From The Wall Street Journal: The Trust Molecule. A few choice excerpts from worthy article:
Why are some of us caring and some of us cruel, some generous and some greedy?
Could a single molecule—one chemical substance—lie at the very center of our moral lives?
Research that I have done over the past decade suggests that a chemical messenger called oxytocin accounts for why some people give freely of themselves and others are coldhearted louts, why some people cheat and steal and others you can trust with your life…
More strikingly, we found that you don’t need to shoot a chemical up someone’s nose…or even give them a hug in order to create the surge in oxytocin that leads to more generous behavior. To trigger this "moral molecule," all you have to do is give someone a sign of trust. When one person extends himself to another in a trusting way—by, say, giving money—the person being trusted experiences a surge in oxytocin that makes her less likely to hold back and less likely to cheat. Which is another way of saying that the feeling of being trusted makes a person more…trustworthy. Which, over time, makes other people more inclined to trust, which in turn…
If you detect the makings of an endless loop that can feed back onto itself, creating what might be called a virtuous circle—and ultimately a more virtuous society—you are getting the idea.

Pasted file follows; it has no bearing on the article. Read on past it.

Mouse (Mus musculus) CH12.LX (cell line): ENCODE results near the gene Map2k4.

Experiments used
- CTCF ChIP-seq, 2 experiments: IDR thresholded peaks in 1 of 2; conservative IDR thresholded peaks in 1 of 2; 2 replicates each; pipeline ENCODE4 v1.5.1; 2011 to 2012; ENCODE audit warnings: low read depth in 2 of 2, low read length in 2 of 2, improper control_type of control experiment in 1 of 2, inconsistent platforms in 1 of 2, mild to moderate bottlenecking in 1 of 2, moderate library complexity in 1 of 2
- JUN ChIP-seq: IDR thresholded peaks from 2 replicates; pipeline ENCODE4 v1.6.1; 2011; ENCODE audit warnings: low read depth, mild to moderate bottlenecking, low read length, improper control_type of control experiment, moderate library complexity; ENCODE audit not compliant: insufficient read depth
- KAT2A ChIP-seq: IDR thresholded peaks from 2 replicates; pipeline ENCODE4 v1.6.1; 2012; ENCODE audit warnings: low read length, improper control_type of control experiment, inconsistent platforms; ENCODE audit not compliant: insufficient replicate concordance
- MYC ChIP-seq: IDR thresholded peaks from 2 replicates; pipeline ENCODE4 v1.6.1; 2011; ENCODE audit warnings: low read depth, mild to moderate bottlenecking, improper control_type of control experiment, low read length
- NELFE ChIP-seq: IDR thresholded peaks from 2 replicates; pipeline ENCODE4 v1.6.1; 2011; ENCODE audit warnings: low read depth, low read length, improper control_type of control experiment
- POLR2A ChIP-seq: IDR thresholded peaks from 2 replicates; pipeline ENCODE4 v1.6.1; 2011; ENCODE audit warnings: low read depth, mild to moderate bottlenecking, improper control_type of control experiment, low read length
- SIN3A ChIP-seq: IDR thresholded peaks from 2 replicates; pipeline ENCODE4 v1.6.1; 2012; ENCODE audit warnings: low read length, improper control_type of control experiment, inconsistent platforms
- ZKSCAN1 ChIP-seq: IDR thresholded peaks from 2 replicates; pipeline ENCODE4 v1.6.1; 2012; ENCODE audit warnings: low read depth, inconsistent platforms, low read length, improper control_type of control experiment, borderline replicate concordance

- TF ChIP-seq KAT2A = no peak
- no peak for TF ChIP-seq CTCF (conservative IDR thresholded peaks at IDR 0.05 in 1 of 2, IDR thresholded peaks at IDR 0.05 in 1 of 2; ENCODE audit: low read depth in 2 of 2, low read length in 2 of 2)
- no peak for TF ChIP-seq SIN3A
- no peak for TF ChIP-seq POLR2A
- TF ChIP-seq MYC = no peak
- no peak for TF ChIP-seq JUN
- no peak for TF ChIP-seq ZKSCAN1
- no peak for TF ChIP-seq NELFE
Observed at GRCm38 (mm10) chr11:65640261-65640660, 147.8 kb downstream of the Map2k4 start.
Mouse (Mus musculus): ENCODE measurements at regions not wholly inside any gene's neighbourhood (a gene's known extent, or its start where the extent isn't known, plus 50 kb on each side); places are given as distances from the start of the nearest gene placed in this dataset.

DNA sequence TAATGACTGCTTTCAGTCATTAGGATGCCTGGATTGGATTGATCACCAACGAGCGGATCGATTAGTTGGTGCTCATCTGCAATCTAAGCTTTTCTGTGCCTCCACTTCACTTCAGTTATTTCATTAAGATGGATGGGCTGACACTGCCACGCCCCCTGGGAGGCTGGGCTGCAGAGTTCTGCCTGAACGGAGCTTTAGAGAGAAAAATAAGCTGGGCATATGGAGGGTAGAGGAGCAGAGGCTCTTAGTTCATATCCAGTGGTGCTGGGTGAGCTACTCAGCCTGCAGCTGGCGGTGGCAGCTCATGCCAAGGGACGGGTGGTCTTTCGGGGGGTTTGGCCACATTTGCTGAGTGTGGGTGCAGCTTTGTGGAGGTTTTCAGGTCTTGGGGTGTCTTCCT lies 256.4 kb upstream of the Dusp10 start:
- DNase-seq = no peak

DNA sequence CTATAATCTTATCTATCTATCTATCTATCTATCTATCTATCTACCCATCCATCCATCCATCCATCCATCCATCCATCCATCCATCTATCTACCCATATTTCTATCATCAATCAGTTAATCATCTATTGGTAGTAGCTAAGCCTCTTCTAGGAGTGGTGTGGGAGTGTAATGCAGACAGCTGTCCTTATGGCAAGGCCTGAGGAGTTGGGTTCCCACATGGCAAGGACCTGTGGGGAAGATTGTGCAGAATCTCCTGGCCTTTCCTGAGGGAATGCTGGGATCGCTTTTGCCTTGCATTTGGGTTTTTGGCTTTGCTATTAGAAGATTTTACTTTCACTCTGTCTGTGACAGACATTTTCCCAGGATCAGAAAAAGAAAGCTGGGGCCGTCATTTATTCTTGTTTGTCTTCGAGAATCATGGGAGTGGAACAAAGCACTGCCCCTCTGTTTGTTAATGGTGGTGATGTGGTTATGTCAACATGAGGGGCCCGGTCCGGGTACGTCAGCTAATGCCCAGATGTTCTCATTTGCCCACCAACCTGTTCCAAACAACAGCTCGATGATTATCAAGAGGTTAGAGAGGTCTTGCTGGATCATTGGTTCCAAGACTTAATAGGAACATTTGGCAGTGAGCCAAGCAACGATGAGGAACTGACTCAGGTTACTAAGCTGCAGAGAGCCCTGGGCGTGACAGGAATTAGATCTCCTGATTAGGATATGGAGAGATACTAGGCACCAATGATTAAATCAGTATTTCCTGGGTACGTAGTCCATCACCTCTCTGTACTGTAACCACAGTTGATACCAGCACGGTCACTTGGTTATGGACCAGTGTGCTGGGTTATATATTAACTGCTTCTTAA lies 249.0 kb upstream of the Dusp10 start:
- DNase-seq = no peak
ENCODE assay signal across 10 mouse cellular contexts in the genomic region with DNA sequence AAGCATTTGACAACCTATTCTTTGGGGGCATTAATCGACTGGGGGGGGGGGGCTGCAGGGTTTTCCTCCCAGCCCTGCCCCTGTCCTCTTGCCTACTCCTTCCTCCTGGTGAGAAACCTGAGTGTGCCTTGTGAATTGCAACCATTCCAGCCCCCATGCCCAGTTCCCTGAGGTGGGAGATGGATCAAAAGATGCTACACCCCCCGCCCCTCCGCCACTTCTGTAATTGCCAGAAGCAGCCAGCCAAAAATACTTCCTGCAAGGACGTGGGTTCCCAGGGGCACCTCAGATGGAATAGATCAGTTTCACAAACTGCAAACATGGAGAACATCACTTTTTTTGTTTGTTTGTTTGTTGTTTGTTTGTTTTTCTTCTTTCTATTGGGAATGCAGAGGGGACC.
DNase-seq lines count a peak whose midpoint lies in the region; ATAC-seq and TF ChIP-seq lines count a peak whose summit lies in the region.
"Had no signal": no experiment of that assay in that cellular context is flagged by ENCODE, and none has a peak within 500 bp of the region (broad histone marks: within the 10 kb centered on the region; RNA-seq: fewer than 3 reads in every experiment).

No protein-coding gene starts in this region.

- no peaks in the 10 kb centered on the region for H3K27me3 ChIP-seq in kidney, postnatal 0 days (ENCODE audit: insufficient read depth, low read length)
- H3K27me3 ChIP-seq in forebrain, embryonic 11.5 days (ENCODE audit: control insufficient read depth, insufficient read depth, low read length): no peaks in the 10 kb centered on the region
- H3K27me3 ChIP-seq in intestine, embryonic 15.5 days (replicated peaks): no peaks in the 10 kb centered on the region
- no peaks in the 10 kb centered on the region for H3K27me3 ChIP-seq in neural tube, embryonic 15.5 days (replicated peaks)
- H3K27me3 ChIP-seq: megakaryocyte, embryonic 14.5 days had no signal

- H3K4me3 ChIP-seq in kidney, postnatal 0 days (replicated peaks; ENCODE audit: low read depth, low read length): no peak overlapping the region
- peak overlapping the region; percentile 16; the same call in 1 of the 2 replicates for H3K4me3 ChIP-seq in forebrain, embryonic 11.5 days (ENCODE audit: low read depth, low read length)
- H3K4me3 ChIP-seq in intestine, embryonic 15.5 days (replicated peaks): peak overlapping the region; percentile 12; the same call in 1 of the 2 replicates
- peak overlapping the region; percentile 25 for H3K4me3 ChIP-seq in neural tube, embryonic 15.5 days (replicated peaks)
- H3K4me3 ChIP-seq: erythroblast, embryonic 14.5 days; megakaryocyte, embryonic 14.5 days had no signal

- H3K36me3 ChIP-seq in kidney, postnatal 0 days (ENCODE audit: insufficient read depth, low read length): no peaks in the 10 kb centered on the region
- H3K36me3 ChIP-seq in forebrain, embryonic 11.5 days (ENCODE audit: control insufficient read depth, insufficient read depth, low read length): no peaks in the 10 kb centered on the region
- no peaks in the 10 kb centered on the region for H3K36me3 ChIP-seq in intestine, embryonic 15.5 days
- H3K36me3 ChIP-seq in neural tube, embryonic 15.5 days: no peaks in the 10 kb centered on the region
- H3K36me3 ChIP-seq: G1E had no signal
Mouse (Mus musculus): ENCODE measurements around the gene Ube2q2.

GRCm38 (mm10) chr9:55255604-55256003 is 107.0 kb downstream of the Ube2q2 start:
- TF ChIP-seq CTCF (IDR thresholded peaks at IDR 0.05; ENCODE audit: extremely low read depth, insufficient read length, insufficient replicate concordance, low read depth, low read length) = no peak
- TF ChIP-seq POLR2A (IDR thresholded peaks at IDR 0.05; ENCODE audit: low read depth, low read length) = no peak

…oxytocin orchestrates the kind of generous and caring behavior that every culture endorses as the right way to live—the cooperative, benign, pro-social way of living that every culture on the planet describes as "moral." The Golden Rule is a lesson that the body already knows, and when we get it right, we feel the rewards immediately.
A few years ago, I began warning visitors to my lab that before they left, I was going to give them a hug. This scares some people, but I’ve found that my slightly eccentric announcement changes the depth of the conversation, making it more intimate, more engaging and more valuable to us both. I suspect that by forecasting a hug, I’m also signaling how much I trust the person, so I’m inducing a release of oxytocin in their brains. Those people, in turn, will connect better to others and treat them more generously. Nothing grander is required for a virtuous circle to begin.
Image Credit: fl-tsam